Property Newsletter – September 2014

The little tax secret to massively boost your cash flow

Wouldn’t it be great if you didn’t have to wait for your tax refund? With this little-known trick, it’s possible.

Investors who own negatively-geared properties will understand that it can sometimes be an agonising wait for your tax refund. You’ve scrimped and saved all year to invest for your future, and finally the taxman rewards you with a big fat cheque.

While some people like the idea of getting an annual tax refund, it doesn’t really make financial sense. By paying more tax than necessary, the tax office is essentially ‘holding’ your money. Wouldn’t you rather have the money in your pocket from day-one to do as you please? You could pay off your mortgage sooner, or maybe buy another investment property.

Well, it’s possible to get your refund as part of your regular salary payment using a feature of our Pay-as-you-go (PAYG) withholding system.It involves submitting what is called a PAYG variation. This is basically an application telling the Australian Tax Office how much of a loss you expect to make on your investments, so that you only have to pay tax on the adjusted amount.

Once approved, your employer will reduce the amount of tax withheld from your pay to reflect your anticipated deductions (such as interest payments and depreciation), which could easily add a few hundred dollars to your pay packet.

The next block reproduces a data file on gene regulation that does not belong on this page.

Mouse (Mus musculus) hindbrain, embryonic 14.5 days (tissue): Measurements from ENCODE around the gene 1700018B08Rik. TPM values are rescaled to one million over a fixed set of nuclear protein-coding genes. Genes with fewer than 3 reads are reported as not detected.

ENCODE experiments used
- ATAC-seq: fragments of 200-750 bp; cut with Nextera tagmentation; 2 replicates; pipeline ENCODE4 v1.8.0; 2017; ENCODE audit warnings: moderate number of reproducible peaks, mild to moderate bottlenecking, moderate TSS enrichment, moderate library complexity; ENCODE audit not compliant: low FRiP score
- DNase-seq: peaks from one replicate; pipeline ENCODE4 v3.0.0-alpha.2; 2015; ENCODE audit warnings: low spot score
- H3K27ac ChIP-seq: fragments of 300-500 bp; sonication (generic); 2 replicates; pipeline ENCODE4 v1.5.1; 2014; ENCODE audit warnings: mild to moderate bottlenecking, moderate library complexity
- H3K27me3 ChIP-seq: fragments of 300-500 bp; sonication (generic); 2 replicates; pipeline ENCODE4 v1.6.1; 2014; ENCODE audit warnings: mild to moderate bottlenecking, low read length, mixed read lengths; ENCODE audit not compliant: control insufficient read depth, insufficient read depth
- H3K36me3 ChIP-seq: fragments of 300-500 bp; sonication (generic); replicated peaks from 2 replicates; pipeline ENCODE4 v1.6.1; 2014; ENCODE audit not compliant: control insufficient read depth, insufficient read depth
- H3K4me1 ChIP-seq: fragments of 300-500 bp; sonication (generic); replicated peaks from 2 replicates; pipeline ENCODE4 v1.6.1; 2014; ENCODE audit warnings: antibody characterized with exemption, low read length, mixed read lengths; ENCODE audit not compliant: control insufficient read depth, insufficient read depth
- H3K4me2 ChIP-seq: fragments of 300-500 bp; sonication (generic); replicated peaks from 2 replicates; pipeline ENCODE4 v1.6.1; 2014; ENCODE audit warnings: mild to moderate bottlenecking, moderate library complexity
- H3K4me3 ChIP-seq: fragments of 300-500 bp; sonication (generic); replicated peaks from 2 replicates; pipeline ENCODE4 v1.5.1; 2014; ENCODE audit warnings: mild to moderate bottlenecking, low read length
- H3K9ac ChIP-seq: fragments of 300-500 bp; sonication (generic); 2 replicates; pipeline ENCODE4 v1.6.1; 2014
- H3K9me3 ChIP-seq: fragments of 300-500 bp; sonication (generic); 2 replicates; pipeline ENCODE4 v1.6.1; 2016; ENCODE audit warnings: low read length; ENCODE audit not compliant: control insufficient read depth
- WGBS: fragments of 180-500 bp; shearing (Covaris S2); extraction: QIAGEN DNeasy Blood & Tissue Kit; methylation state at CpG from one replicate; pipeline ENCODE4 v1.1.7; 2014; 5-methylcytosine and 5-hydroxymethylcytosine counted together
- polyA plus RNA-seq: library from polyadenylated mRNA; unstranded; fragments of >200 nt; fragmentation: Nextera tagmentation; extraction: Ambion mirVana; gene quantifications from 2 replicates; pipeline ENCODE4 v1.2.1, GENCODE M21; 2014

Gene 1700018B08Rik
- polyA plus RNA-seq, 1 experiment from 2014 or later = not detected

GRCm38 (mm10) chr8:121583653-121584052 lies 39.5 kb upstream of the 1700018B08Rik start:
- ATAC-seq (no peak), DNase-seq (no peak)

Strangely, many investors don’t know about this strategy, but it can really make a difference to your cash flow.

To find out more about a PAYG variation, it’s best to talk to your accountant.

Expat’s guide to choosing the right Australian investment property

How can you find a high-performing investment property from a distance? Here are a few tips to get you started. Property is a popular investment vehicle for many Australian expats because it appears safe and stable. It’s widely believed that all properties will grow in value, and that the “worst case scenario” is simply a lower rate of capital growth.

Sadly, this is not the case. As property investment specialists, Momentum Wealth is regularly contacted by owners of properties that have significantly dropped in value, severely undermining their investment goals. Some properties have stayed stagnant and are likely to continue in this vein for a number of years to come.